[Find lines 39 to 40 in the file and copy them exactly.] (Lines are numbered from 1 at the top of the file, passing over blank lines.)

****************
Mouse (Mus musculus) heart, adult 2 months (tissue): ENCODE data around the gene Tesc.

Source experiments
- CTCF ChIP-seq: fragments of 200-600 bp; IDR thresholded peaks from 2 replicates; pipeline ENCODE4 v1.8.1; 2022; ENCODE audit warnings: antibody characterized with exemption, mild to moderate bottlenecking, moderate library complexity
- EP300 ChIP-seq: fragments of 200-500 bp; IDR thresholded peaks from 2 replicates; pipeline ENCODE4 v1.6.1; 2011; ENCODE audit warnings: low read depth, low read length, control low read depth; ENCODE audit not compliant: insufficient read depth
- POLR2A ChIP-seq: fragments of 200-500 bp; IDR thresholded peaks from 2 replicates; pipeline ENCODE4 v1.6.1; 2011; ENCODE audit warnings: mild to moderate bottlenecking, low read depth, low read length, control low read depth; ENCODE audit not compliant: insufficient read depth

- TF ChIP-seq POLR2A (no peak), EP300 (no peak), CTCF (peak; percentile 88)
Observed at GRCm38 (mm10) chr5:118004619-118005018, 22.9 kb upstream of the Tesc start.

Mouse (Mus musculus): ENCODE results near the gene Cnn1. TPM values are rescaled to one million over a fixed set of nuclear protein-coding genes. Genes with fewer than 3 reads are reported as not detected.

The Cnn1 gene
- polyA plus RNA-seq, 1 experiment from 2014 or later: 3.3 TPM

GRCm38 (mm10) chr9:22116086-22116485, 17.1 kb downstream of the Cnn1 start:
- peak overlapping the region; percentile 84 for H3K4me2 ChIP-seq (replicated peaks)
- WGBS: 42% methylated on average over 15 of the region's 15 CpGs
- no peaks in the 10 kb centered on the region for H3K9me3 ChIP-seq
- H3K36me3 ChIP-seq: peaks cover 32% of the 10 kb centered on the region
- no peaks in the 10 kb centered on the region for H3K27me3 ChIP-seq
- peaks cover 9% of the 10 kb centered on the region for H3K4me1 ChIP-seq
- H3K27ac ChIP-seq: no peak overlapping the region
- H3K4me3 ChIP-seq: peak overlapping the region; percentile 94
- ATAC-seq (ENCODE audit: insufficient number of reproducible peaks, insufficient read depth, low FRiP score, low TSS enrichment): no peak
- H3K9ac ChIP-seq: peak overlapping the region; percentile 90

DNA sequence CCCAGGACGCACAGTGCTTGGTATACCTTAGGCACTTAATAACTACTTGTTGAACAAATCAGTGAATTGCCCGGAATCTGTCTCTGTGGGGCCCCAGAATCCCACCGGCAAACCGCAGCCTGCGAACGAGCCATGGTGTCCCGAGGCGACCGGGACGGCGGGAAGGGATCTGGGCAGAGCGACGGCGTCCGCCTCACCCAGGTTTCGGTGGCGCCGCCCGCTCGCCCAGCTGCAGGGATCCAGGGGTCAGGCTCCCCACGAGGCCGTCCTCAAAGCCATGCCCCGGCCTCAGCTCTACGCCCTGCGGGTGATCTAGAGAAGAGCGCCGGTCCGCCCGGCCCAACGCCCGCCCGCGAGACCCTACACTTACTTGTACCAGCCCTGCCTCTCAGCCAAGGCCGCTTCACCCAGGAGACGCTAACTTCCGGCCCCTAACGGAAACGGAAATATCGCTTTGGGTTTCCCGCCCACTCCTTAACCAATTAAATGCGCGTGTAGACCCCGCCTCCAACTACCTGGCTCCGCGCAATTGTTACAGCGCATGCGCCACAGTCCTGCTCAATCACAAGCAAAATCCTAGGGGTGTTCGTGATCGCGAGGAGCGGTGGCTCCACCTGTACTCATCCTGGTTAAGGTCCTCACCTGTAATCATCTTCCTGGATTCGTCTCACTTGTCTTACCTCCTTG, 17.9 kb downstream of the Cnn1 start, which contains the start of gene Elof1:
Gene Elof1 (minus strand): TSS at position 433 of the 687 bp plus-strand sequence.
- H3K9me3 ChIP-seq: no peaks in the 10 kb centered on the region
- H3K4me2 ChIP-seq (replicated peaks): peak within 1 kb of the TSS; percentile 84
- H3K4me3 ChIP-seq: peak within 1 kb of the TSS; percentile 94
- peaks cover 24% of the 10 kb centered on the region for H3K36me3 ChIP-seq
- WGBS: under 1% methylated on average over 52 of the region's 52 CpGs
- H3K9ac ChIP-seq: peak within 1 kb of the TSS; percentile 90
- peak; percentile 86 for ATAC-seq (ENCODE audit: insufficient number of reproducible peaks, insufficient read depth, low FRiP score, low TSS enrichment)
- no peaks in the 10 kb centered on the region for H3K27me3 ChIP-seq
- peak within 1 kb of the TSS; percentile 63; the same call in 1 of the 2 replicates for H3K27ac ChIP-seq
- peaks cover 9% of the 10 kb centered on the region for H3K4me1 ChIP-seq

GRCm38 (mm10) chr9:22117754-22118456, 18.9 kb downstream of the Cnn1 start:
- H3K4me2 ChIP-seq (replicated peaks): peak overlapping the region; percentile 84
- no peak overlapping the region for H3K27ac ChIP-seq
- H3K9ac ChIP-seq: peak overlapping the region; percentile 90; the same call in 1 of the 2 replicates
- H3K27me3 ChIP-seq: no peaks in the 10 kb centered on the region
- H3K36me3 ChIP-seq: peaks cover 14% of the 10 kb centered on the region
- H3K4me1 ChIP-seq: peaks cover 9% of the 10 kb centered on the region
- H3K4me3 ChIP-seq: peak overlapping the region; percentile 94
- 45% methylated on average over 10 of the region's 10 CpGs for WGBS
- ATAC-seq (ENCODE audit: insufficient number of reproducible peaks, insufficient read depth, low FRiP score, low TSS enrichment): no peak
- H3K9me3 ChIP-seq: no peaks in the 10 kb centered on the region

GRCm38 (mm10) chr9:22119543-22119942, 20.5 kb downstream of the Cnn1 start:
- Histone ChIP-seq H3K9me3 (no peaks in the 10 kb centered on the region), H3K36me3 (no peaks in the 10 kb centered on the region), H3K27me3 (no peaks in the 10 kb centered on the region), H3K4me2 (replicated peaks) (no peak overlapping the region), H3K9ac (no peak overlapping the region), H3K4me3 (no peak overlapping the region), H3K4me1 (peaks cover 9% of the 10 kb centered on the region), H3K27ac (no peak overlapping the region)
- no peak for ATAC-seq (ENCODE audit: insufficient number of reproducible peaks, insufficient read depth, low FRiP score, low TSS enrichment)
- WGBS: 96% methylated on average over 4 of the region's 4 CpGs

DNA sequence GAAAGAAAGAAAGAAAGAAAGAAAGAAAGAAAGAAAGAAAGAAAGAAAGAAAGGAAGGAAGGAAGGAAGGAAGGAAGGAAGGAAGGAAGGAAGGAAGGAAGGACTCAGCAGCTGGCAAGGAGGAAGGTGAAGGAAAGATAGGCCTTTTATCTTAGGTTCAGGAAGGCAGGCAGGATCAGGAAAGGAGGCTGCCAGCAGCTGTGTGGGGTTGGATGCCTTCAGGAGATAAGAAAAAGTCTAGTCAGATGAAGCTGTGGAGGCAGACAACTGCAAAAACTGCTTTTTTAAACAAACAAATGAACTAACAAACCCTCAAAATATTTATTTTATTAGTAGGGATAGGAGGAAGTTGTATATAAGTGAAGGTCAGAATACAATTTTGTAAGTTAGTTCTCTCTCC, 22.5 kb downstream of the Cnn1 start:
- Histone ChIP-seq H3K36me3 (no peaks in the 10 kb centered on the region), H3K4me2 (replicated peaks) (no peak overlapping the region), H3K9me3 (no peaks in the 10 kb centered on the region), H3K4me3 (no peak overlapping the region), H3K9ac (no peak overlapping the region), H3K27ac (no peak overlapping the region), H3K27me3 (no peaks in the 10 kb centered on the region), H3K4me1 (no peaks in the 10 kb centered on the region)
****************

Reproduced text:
- H3K36me3 ChIP-seq: peaks cover 14% of the 10 kb centered on the region
- H3K4me1 ChIP-seq: peaks cover 9% of the 10 kb centered on the region